The Right to Appropriate and meaningful Education for Children with ASD

David Marshall, Craig Goodall

Research output: Contribution to journalArticlepeer-review

7 Citations (Scopus)

Abstract

This paper will explore from a ‘child’s rights perspective’ the ‘right’ of children with autistic spectrum disorder (ASD) to appropriate and meaningful education.Human ‘rights’ principles within international law will be evaluated in relation to how they have been interpreted and applied in relation to achieving this ‘right’. The International Convention of the Rights of the Child (United Nations in Convention on the rights of the child, office of the high commissioner, United Nations, Geneva, 1989) and the convention on the rights of the person with disability (United Nations in Convention on the rights of person’s with disabilities and optional protocol, office of the high commissioner, United Nations, Geneva, 2006) amongst others will be utilised to argue the case for ‘inclusive’educational opportunities to be a ‘right’ of every child on the autistic spectrum. The efficacy of mainstream inclusion is explored, identifying the position that a ‘one size fits all’model of education is not appropriate for all children with ASD.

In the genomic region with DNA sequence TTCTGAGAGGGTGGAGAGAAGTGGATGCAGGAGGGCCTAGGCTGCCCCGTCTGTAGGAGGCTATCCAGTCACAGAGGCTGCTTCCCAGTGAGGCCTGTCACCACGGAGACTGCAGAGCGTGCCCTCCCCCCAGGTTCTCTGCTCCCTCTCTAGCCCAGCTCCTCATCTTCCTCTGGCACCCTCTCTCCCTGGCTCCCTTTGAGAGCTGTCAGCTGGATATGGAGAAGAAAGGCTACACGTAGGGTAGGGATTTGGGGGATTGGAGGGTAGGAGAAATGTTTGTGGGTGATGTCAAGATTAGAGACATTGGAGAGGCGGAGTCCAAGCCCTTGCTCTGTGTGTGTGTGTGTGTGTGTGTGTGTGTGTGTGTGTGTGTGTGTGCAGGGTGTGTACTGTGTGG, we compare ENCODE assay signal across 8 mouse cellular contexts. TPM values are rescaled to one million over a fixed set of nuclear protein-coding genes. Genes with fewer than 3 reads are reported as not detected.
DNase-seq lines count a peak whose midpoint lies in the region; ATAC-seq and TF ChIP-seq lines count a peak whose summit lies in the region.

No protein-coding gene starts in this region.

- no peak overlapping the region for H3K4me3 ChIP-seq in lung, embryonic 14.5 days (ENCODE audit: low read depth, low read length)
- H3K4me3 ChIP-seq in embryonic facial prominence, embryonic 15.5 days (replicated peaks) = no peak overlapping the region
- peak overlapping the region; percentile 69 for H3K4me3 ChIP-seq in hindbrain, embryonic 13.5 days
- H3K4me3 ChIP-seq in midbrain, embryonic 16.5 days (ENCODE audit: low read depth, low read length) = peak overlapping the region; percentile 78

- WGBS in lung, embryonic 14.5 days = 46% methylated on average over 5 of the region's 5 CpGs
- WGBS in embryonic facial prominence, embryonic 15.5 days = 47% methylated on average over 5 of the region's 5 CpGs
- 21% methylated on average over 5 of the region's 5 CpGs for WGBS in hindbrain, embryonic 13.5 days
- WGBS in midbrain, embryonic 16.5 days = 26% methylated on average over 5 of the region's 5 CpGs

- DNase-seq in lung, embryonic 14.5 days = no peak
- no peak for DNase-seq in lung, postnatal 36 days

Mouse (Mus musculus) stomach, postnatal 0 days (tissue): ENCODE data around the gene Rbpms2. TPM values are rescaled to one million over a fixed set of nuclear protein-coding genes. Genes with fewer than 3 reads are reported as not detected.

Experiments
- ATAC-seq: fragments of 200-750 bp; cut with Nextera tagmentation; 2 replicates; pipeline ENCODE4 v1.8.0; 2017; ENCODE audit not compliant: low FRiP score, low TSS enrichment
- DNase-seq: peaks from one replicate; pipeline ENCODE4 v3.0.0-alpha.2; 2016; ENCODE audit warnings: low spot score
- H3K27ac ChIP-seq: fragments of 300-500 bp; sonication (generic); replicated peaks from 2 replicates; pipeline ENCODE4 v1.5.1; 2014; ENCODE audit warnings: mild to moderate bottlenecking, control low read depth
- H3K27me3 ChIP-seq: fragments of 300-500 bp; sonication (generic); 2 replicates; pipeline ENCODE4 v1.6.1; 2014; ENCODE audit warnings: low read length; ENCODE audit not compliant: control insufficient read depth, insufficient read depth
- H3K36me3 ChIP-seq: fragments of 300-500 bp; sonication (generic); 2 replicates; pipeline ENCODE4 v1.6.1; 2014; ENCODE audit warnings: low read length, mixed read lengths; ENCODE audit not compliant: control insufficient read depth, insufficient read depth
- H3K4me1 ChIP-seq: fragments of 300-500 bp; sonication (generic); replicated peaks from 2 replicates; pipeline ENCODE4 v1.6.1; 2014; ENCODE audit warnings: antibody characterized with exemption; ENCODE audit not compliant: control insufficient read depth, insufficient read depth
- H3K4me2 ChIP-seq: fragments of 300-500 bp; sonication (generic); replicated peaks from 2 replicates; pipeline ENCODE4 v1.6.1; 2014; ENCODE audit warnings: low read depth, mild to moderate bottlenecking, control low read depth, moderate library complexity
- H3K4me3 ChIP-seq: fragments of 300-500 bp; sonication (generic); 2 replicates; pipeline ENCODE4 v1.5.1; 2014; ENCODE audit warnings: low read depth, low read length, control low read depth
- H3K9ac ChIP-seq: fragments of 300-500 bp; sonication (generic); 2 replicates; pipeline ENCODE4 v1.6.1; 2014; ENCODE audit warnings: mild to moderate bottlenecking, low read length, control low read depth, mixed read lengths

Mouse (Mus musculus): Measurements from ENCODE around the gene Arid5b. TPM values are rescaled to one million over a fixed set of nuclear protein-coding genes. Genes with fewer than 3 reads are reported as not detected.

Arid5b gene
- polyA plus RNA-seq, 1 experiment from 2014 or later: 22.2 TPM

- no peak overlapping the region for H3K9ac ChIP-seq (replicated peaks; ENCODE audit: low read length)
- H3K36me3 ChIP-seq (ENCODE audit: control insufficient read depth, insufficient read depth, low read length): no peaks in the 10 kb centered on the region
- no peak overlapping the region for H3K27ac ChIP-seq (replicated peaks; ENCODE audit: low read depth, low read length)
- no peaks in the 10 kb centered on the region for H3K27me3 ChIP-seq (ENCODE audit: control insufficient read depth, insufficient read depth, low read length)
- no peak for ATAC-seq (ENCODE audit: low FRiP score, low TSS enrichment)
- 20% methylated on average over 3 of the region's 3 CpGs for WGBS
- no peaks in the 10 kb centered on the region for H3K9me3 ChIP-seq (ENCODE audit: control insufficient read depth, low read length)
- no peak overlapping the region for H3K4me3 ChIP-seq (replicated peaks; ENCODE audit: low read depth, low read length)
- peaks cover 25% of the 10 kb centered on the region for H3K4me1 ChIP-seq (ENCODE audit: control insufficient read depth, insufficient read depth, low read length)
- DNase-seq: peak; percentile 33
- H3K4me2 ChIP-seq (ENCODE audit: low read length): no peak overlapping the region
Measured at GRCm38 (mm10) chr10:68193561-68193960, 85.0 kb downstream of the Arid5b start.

Original languageEnglish
Pages (from-to)3159-3167
Number of pages9
JournalJournal of Autism and Developmental Disorders
Volume45
Issue number10
Early online date03 Jun 2015
DOIs
Publication statusPublished - Oct 2015

Keywords

  • Inclusion Autism Children Human rights Education

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